Time Is Money: A Quick Wage-Hour Tip on … Salaried Nonexempt Status
Neither fish nor fowl
Salaried with overtime
Brings pain and regret
We don’t see a lot of wage and hour poetry these days, but if we did, it would probably look a bit like the foregoing example from an anonymous former U.S. Department of Labor official. When it comes to paying office workers who do not qualify for an overtime exemption, businesses often look for ways to treat those workers as much like exempt personnel as possible, including by paying wages in the form of a salary rather than hourly pay. Salaried nonexempt status ordinarily starts with good motives, but it frequently ends with claims for unpaid overtime. In this month’s Time Is Money segment, we explain that although paying overtime-eligible employees on a salary basis is a lawful, available option, it comes with significant risks that an employer must understand and navigate in order to pay these workers correctly.
Workers, broadly speaking, value the security that comes with receiving a guaranteed amount of pay each week that is not subject to significant peaks and troughs based on short-term shifts in the workload. Receiving a salary is also a badge of status and success insofar as it aligns with how typical “white collar” employees receive their pay, as compared to the hourly pay that “blue collar” workers ordinarily earn.
Employers, in turn, tend to prefer the relative predictability of labor expense associated with salaried employees. Businesses want their office staff to feel and behave in a manner consistent with a professional environment, including viewing their work in terms of doing what is necessary to get the job done rather than simply getting paid for the time the employer requires them to spend on job-related tasks. Employers view paying non-exempt staff on a salary basis as a way of showing them respect and treating them like valued members of the team.
The key thing to remember, however, is that salaried nonexempt employees remain entitled to premium pay for overtime hours. Employers must maintain accurate records of, among other things, the time these employees work each day and each workweek, and they must pay accordingly. (Some states, including California, require that employers record the times when nonexempt employees begin and end each workday, including when meal periods are taken, as we discussed here.) Under federal law and the law of most states, the minimum requirement for paying overtime to salaried nonexempt employees involves the so-called “fluctuating workweek” method, a calculation that treats the salary as providing “straight time” wages for all hours worked, followed by paying an additional one half of the employee’s average hourly earnings for each hour of overtime worked.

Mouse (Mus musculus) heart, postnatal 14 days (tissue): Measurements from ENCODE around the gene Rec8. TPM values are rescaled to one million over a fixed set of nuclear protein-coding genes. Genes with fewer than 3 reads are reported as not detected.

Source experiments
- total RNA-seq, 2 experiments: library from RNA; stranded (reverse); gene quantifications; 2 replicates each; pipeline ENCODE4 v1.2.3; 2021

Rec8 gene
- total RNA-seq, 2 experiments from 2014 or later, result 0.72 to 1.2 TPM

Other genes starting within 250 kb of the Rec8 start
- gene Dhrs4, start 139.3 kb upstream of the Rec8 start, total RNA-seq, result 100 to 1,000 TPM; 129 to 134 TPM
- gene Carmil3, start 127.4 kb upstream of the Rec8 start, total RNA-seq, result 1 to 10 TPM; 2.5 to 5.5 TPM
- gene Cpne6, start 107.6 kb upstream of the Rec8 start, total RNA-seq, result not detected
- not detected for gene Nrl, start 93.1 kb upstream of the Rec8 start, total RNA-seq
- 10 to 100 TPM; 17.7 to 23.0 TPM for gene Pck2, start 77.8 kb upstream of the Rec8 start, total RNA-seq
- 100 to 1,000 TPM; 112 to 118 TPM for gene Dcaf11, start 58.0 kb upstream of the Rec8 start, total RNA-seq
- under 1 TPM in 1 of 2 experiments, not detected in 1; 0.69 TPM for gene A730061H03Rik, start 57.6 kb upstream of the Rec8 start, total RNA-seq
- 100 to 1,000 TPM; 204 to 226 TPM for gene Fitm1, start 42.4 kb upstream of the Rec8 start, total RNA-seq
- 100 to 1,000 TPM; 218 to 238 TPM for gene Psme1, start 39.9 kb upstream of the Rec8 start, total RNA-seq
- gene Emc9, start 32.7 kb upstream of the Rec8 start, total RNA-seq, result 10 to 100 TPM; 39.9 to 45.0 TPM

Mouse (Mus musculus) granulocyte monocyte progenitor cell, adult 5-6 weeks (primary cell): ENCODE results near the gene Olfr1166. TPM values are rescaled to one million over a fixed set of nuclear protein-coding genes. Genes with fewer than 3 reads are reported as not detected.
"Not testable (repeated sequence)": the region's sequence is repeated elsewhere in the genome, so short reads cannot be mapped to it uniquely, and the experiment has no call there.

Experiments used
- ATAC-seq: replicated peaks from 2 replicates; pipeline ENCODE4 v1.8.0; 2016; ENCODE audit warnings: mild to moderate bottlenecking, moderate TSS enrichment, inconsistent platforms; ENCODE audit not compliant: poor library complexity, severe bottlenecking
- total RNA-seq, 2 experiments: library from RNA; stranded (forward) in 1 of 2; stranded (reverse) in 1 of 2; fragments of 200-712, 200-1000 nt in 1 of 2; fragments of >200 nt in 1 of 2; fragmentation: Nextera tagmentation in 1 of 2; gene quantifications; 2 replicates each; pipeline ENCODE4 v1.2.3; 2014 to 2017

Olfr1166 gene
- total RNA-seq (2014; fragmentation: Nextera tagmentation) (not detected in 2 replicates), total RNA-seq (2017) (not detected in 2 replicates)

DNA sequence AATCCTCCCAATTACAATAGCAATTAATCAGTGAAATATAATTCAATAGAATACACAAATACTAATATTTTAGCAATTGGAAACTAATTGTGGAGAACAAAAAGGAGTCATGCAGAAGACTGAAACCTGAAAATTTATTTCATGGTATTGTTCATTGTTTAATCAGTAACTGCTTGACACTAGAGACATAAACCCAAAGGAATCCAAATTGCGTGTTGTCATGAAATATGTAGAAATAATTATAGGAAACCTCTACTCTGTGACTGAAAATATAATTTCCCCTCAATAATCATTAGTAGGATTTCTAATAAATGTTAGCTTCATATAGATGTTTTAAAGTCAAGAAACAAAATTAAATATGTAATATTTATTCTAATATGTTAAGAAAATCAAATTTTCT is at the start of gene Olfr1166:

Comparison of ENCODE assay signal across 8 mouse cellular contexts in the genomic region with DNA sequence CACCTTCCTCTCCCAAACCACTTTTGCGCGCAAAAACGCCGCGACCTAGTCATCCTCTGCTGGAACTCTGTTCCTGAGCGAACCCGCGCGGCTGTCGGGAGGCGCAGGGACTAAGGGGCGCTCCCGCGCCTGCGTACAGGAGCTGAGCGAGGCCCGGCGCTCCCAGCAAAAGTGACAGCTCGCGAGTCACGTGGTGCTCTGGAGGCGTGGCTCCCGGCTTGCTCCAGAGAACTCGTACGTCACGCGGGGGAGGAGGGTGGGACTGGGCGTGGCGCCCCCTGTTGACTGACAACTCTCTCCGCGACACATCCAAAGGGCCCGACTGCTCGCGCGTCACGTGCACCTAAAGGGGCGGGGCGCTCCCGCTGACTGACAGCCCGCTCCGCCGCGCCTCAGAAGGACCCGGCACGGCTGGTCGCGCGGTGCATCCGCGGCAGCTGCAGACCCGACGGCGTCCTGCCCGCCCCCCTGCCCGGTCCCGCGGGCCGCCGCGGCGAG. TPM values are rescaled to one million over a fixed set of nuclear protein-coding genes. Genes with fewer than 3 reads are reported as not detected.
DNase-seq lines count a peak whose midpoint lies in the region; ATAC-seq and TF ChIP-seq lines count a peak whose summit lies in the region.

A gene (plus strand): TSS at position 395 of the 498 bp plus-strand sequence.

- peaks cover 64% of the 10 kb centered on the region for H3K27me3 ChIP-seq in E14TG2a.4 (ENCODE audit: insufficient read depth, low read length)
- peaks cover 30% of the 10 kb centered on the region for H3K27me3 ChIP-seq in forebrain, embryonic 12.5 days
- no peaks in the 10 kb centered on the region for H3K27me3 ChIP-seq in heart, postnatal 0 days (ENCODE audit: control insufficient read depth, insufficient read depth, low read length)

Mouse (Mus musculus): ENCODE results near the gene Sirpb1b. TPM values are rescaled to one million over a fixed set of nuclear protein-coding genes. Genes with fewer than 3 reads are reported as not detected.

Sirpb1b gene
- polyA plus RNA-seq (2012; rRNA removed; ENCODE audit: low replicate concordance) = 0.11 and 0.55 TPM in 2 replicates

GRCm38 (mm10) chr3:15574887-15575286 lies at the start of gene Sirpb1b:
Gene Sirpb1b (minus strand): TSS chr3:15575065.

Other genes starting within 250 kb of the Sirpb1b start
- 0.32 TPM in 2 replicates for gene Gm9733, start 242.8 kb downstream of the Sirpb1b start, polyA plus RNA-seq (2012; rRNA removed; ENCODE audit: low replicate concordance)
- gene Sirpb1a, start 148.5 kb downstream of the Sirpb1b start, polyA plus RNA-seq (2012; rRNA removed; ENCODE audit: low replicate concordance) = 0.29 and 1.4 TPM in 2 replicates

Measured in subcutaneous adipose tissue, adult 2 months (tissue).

For example, if an employee has a $500 weekly salary and works 50 hours in a particular week, the fluctuating workweek method views the situation the same as if the employee had earned $10 per hour for every one of those 50 hours. Then the employee would receive an additional one half of that amount, or $5, for each of the 10 hours worked in excess of 40 for the week, amounting to a $50 overtime payment along with the $500 salary for the week. For more information about the various requirements for using this method to pay overtime under federal law, see 28 U.S.C. § 778.114.
If, however, the employer’s use of the fluctuating workweek method turns out after the fact to be invalid under federal or state law, the result can be significant liability for overtime. In circumstances where the fluctuating workweek is unavailable, employers ordinarily do not find it worthwhile to have employees in a salaried nonexempt status unless those workers ordinarily do not work sufficient hours to trigger premium overtime obligations. It is therefore critical for employers to make an informed choice up front regarding whether to have salaried nonexempt employees and, if so, how to pay for their overtime.
The key compliance considerations for employers who have, or who are considering having, salaried nonexempt employees are the following:
Not every state allows employers to use the fluctuating workweek method to pay overtime.
Several states, including Alaska, California, New Mexico, Pennsylvania, and Virginia bar the use of this method of calculating overtime. In most, if not all, of those states, the law treats a non-exempt employee’s salary as covering only the first 40 hours or work in a week, resulting in a requirement that the employer treat the employee’s average hourly rate, or what is known as the “regular rate,” as one fortieth of the weekly salary, rather than dividing the salary by the actual (and higher) number of hours worked in the week. In addition, and of even greater consequence for the overtime calculation, the employer in this scenario must ordinarily pay one and a half times that larger regular rate, rather than just one half of the regular rate, for each overtime hour.